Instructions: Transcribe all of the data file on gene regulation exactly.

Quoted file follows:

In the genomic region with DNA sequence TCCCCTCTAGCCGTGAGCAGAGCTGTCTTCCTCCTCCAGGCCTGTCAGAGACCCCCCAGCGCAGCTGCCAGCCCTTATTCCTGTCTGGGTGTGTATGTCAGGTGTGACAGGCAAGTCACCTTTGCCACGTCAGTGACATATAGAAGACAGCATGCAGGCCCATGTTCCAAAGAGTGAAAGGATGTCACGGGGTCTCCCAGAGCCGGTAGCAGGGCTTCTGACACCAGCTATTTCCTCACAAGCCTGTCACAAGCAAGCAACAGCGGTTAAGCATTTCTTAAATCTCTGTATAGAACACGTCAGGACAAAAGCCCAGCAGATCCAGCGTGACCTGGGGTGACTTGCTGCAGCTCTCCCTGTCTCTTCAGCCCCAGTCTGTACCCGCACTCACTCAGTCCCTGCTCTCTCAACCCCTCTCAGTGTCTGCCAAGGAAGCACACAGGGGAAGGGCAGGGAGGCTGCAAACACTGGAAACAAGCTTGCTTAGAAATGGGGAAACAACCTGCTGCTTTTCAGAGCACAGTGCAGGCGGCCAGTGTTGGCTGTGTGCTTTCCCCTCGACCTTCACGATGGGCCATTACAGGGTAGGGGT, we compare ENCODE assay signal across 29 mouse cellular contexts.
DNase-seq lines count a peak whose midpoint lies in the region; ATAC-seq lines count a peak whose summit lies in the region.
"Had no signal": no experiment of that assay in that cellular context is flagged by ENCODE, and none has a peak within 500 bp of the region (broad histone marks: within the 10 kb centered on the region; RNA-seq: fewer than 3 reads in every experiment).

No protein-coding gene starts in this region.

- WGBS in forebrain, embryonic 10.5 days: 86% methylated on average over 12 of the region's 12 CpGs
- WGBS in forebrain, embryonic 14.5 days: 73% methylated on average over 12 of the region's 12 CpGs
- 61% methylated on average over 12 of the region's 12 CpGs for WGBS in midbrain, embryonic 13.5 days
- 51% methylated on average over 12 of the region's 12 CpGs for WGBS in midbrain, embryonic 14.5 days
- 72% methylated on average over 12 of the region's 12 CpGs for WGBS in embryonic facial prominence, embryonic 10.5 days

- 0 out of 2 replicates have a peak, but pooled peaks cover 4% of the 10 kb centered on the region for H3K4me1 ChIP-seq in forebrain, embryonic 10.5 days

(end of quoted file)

In the genomic region with DNA sequence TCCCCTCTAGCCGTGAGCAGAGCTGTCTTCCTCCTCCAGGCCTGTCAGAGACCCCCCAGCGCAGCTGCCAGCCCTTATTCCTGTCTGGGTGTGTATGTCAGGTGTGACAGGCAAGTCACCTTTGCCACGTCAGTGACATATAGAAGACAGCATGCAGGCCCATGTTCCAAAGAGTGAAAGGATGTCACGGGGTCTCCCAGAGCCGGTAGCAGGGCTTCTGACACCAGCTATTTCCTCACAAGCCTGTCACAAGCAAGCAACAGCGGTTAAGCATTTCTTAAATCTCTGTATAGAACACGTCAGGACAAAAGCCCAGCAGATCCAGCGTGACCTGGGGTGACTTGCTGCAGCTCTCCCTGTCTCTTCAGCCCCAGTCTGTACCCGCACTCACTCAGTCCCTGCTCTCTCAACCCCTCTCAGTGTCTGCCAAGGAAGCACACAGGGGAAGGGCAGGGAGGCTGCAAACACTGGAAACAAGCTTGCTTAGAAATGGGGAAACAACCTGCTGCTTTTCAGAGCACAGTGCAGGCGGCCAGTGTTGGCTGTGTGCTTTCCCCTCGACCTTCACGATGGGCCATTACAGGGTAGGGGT, we compare ENCODE assay signal across 29 mouse cellular contexts.
DNase-seq lines count a peak whose midpoint lies in the region; ATAC-seq lines count a peak whose summit lies in the region.
"Had no signal": no experiment of that assay in that cellular context is flagged by ENCODE, and none has a peak within 500 bp of the region (broad histone marks: within the 10 kb centered on the region; RNA-seq: fewer than 3 reads in every experiment).

No protein-coding gene starts in this region.

- WGBS in forebrain, embryonic 10.5 days: 86% methylated on average over 12 of the region's 12 CpGs
- WGBS in forebrain, embryonic 14.5 days: 73% methylated on average over 12 of the region's 12 CpGs
- 61% methylated on average over 12 of the region's 12 CpGs for WGBS in midbrain, embryonic 13.5 days
- 51% methylated on average over 12 of the region's 12 CpGs for WGBS in midbrain, embryonic 14.5 days
- 72% methylated on average over 12 of the region's 12 CpGs for WGBS in embryonic facial prominence, embryonic 10.5 days

- 0 out of 2 replicates have a peak, but pooled peaks cover 4% of the 10 kb centered on the region for H3K4me1 ChIP-seq in forebrain, embryonic 10.5 days